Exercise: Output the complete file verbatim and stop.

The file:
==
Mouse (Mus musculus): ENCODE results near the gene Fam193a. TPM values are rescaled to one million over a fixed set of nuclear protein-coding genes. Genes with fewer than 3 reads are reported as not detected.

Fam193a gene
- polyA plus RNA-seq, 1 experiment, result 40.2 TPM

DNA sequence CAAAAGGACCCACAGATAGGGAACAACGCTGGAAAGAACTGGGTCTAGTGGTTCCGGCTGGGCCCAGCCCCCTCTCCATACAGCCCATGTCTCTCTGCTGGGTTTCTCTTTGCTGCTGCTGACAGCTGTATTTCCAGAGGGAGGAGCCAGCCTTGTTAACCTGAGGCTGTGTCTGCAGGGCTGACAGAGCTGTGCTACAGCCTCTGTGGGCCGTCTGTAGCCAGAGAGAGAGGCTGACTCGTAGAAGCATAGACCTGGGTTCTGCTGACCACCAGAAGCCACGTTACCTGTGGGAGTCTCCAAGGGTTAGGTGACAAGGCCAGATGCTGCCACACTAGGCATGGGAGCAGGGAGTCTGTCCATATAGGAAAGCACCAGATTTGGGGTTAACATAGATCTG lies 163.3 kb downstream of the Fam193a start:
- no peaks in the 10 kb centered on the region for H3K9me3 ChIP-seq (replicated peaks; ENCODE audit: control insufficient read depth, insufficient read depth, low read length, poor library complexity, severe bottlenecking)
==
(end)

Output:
Mouse (Mus musculus): ENCODE results near the gene Fam193a. TPM values are rescaled to one million over a fixed set of nuclear protein-coding genes. Genes with fewer than 3 reads are reported as not detected.

Fam193a gene
- polyA plus RNA-seq, 1 experiment, result 40.2 TPM

DNA sequence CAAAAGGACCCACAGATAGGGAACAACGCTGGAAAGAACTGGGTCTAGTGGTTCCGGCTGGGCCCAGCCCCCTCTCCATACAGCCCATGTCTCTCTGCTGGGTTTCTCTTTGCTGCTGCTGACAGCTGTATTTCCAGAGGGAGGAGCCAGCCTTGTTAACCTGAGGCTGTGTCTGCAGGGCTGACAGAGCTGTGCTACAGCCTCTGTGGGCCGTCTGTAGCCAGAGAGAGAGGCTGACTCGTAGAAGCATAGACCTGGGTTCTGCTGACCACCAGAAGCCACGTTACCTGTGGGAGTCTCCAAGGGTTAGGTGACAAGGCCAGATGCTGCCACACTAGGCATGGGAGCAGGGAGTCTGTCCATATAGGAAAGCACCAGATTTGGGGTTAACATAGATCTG lies 163.3 kb downstream of the Fam193a start:
- no peaks in the 10 kb centered on the region for H3K9me3 ChIP-seq (replicated peaks; ENCODE audit: control insufficient read depth, insufficient read depth, low read length, poor library complexity, severe bottlenecking)